(i) Quarter ended March 31, 2020 –not less than 5 per cent
(ii) Quarter ending June 30, 2020 –not less than 5 per cent
The said provision would be applicable only in the cases wherein such accounts would otherwise (i.e., without availing the benefit related to asset classification) have been marked as NPA and the said provisioning requirement will not apply to the accounts which otherwise would have continued to be under standard category. The following table includes illustrative examples to clarify further:
(Presumption: the account is standard account as at February 29, 2020 and has availed a moratorium period for payment of EMIs for a period of 3 months (March 01, 2020 to May 31, 2020):
|Instalment overdue since
||Provision required for the quarter
|Dec 15, 2019
|Jan 01, 2020
|Jan 15, 2020
|Feb 29, 2020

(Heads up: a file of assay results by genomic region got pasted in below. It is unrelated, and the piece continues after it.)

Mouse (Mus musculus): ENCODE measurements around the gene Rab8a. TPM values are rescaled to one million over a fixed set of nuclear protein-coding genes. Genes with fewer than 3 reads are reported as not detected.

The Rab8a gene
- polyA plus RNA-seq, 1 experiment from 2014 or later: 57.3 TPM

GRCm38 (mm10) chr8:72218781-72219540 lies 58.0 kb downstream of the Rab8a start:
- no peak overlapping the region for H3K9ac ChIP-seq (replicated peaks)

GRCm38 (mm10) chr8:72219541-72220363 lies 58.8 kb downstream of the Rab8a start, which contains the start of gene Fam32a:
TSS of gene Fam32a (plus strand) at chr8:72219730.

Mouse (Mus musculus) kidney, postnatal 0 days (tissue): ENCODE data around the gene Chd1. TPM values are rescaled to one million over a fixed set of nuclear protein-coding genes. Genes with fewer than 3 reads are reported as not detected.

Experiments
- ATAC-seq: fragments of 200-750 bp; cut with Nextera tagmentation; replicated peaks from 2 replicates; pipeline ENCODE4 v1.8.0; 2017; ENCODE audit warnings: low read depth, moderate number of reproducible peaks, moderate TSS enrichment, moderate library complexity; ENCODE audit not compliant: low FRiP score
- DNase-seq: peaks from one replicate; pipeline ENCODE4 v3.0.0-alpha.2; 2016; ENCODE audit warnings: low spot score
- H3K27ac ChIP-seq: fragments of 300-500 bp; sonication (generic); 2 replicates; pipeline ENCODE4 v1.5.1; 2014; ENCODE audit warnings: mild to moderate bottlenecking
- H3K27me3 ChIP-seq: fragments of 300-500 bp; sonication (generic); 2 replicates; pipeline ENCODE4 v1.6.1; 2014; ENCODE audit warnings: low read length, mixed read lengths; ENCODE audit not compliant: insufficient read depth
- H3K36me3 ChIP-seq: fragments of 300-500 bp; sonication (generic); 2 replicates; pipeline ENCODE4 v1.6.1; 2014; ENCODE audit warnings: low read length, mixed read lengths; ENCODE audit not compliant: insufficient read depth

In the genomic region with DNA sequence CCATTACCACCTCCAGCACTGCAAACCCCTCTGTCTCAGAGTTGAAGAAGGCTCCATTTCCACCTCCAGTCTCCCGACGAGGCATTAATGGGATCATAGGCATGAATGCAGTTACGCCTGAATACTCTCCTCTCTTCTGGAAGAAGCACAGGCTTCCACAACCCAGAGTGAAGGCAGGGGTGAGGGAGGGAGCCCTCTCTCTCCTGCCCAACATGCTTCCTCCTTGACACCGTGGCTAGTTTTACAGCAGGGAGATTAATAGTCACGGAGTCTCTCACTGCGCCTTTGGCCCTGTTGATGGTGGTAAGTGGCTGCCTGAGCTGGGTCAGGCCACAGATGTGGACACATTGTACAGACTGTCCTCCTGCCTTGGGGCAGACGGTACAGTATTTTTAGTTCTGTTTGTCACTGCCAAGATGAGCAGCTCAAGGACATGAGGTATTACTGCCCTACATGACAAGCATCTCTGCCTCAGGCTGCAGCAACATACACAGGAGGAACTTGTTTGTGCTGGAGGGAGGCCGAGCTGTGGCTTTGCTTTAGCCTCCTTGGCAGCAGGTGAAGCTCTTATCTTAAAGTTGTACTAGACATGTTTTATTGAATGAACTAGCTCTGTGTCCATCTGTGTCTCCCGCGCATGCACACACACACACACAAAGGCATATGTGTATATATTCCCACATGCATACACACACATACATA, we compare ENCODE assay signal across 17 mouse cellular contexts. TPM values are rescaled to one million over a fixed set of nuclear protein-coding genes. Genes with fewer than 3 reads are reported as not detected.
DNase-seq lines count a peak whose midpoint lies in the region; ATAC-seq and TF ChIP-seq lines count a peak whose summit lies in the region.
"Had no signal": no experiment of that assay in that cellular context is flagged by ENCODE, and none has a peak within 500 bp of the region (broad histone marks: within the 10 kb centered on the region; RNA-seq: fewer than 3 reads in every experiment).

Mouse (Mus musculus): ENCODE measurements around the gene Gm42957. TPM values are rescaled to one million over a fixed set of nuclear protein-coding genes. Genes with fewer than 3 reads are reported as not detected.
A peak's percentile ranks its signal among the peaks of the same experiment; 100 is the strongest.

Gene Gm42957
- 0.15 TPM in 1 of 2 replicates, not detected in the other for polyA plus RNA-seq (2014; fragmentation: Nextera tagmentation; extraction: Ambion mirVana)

In case of working capital facilities wherein the benefit of exclusion of period of March 01, 2020 to May 31, 2020 is availed, a general provision of 10% would be required to be made to the extent of total outstanding in the loan accounts in phased-wise manner as follows
The said provision would be applicable only in the cases wherein such accounts would otherwise(i.e., without availing the benefit related to ‘out of order’) have been marked as NPA and the said provisioning requirement will not apply to the accounts which otherwise would have continued to be under standard category.
3.3.The above provisions may be adjusted against the actual provisioning requirements for slippages from the accounts reckoned for such provisions. The residual provisions at the end of the financial year can be written back or adjusted against the provisions required for all other accounts.